MQ-9Bs can fly over 40 consecutive hours; the exact endurance depends on the drone’s configuration at the deployment time. The UAV has been described as having state-of-the-art Intelligence, Surveillance and Reconnaissance (ISR) capabilities and is touted to give the end-user sophisticated maritime intelligence.

Indispensable For Navies

Dr Lall had highlighted how the MQ-9 B’s SeaGuardian variant could prove invaluable for naval and maritime use. The drone can provide wide-area surveillance over significant sections of the ocean surface and highly detailed, pinpoint intelligence about individual areas of interest or specific vessels. This could give the Navy the much-needed edge it needs in the ever-evolving dynamics in the IOR.

Serving a broad range of maritime surveillance operations across domains, the MQ-9B’s can aid in coastal security and law enforcement by monitoring drug smuggling, illegal immigration, piracy, and maritime terrorism. An unfortunate instance of the latter was the 26/11 terror attack, which saw the use of a fishing trawler as the terrorist’s infiltration method. The incident served as a glaring indictment of coastal surveillance.

General Atomics MQ-9B SkyGuardian and SeaGuardian variants deliver adverse-weather capability – with lightning protection, a damage-tolerant airframe, and a de-icing system – and are built for compliance with STANAG-4671 (NATO airworthiness standard for UAS).

“MQ-9B is a tool that provides perpetual intelligence that will enhance India’s security,” Dr Lall highlighted before opining that “the MQ-9B is simply the finest and most advanced aircraft of its kind anywhere in the world – it’s the flagship of some of the most advanced air forces in the world. When a government selects MQ-9B, it is getting the best.”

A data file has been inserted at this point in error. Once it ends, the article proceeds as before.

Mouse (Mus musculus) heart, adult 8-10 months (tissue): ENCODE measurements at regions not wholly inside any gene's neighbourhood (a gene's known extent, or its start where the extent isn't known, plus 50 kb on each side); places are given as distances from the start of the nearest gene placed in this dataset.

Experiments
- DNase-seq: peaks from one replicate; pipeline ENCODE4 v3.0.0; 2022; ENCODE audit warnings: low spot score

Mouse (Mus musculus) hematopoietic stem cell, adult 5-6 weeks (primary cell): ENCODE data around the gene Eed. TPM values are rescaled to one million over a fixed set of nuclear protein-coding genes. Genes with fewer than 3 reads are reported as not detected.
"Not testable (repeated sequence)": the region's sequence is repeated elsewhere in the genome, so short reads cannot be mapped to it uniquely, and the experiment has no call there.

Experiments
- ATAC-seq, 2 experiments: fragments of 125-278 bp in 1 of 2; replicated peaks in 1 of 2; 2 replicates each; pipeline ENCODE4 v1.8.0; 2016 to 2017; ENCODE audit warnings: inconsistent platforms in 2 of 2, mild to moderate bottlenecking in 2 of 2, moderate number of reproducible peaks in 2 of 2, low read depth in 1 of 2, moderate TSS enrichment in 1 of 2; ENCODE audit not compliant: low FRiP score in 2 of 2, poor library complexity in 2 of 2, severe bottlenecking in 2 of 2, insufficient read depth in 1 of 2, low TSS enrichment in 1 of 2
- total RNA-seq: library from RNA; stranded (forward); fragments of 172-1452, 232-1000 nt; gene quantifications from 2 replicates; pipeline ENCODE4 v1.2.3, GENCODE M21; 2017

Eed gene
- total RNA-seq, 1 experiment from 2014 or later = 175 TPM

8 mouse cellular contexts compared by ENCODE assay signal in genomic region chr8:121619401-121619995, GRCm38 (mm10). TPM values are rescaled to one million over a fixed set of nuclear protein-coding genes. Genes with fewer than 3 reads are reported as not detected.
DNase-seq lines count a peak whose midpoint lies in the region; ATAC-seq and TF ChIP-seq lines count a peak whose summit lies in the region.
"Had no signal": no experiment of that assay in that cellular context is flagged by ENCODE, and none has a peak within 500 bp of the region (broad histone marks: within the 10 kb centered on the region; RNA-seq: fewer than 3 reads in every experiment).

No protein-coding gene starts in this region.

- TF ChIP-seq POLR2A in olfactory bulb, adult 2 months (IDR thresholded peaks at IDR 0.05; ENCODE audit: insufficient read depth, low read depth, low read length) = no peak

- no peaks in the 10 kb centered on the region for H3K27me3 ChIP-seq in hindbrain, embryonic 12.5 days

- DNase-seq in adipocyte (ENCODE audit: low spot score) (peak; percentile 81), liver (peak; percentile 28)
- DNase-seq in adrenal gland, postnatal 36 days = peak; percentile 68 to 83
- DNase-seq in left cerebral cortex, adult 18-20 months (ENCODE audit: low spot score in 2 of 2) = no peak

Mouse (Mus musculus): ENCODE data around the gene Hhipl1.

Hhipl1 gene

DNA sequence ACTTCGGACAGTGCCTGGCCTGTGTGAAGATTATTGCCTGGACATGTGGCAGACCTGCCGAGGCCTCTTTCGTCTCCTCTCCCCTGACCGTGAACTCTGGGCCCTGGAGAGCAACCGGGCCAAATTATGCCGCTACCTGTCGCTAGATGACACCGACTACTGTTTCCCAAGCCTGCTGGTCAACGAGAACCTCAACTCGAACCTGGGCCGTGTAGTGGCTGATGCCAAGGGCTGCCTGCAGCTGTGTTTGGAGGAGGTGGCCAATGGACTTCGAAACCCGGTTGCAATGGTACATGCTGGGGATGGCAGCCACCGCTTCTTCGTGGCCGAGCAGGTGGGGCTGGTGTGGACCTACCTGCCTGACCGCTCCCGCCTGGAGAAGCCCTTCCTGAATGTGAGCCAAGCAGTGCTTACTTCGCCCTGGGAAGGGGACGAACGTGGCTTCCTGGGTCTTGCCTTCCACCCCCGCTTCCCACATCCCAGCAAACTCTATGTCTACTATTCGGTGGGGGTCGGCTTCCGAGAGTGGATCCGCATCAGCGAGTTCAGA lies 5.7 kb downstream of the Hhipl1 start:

India is not the only country in the “advanced stages” of negotiation to procure the MQ-9B drones. “The United Kingdom Ministry of Defence selected MQ-9B SkyGuardian for its MQ-9B Protector program, and last year concluded the production contract for deliveries to the Royal Air Force (RAF). In addition, the Belgian Ministry of Defence signed a contract for SkyGuardian. We’re in advanced discussions with many other countries,” Dr. Lall revealed.

Apart from its maritime utilities, the MQ-9B has been designed from the ground up to operate in civil airspace, which enables it to perform missions such as border patrol, search and rescue, fire detection and firefighting support, and maritime patrol, and resource monitoring missions.

The drone is provisioned with a Detect and Avoid System (DAAS), designed to increase the safety of operations in civil and military airspace. The MQ-9Bs have been known for their operational flexibility and can be utilised in roles ranging from disaster recovery to monitoring wildlife.

The procurement proposal has been moved by the Indian Navy and all three services are likely to get 10 drones each.